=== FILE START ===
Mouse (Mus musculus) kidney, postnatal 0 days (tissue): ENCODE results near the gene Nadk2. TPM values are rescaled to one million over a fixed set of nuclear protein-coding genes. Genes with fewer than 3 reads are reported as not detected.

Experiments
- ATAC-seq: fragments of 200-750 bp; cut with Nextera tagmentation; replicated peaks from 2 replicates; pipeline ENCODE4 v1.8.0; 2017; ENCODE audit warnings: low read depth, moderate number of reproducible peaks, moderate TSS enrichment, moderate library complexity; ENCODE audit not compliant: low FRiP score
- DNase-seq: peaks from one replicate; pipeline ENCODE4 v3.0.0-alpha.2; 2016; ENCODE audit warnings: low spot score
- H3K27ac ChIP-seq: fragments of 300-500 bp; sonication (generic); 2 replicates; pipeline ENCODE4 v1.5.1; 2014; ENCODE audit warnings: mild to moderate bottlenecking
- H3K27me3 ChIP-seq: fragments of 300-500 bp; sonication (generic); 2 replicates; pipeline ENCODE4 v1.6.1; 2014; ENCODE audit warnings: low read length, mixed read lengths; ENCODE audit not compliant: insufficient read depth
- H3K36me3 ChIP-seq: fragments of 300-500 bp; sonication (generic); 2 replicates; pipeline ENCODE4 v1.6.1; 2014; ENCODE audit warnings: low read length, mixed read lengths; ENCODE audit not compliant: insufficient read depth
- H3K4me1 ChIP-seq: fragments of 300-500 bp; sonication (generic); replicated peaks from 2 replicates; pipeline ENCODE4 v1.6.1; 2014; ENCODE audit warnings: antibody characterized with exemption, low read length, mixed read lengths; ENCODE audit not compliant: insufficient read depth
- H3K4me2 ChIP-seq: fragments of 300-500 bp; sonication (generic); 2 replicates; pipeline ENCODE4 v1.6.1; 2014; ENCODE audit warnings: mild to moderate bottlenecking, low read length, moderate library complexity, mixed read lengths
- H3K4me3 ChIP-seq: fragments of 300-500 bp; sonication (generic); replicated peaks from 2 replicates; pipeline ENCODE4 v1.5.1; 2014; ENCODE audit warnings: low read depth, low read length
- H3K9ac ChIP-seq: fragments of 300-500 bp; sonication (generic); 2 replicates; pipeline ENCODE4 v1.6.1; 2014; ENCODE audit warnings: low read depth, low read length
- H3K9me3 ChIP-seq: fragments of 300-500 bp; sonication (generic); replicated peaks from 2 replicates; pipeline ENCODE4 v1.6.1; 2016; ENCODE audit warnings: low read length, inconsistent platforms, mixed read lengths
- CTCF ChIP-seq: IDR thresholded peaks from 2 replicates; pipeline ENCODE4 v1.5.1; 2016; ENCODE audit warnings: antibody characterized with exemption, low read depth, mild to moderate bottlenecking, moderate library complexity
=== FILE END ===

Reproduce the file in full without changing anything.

Mouse (Mus musculus) kidney, postnatal 0 days (tissue): ENCODE results near the gene Nadk2. TPM values are rescaled to one million over a fixed set of nuclear protein-coding genes. Genes with fewer than 3 reads are reported as not detected.

Experiments
- ATAC-seq: fragments of 200-750 bp; cut with Nextera tagmentation; replicated peaks from 2 replicates; pipeline ENCODE4 v1.8.0; 2017; ENCODE audit warnings: low read depth, moderate number of reproducible peaks, moderate TSS enrichment, moderate library complexity; ENCODE audit not compliant: low FRiP score
- DNase-seq: peaks from one replicate; pipeline ENCODE4 v3.0.0-alpha.2; 2016; ENCODE audit warnings: low spot score
- H3K27ac ChIP-seq: fragments of 300-500 bp; sonication (generic); 2 replicates; pipeline ENCODE4 v1.5.1; 2014; ENCODE audit warnings: mild to moderate bottlenecking
- H3K27me3 ChIP-seq: fragments of 300-500 bp; sonication (generic); 2 replicates; pipeline ENCODE4 v1.6.1; 2014; ENCODE audit warnings: low read length, mixed read lengths; ENCODE audit not compliant: insufficient read depth
- H3K36me3 ChIP-seq: fragments of 300-500 bp; sonication (generic); 2 replicates; pipeline ENCODE4 v1.6.1; 2014; ENCODE audit warnings: low read length, mixed read lengths; ENCODE audit not compliant: insufficient read depth
- H3K4me1 ChIP-seq: fragments of 300-500 bp; sonication (generic); replicated peaks from 2 replicates; pipeline ENCODE4 v1.6.1; 2014; ENCODE audit warnings: antibody characterized with exemption, low read length, mixed read lengths; ENCODE audit not compliant: insufficient read depth
- H3K4me2 ChIP-seq: fragments of 300-500 bp; sonication (generic); 2 replicates; pipeline ENCODE4 v1.6.1; 2014; ENCODE audit warnings: mild to moderate bottlenecking, low read length, moderate library complexity, mixed read lengths
- H3K4me3 ChIP-seq: fragments of 300-500 bp; sonication (generic); replicated peaks from 2 replicates; pipeline ENCODE4 v1.5.1; 2014; ENCODE audit warnings: low read depth, low read length
- H3K9ac ChIP-seq: fragments of 300-500 bp; sonication (generic); 2 replicates; pipeline ENCODE4 v1.6.1; 2014; ENCODE audit warnings: low read depth, low read length
- H3K9me3 ChIP-seq: fragments of 300-500 bp; sonication (generic); replicated peaks from 2 replicates; pipeline ENCODE4 v1.6.1; 2016; ENCODE audit warnings: low read length, inconsistent platforms, mixed read lengths
- CTCF ChIP-seq: IDR thresholded peaks from 2 replicates; pipeline ENCODE4 v1.5.1; 2016; ENCODE audit warnings: antibody characterized with exemption, low read depth, mild to moderate bottlenecking, moderate library complexity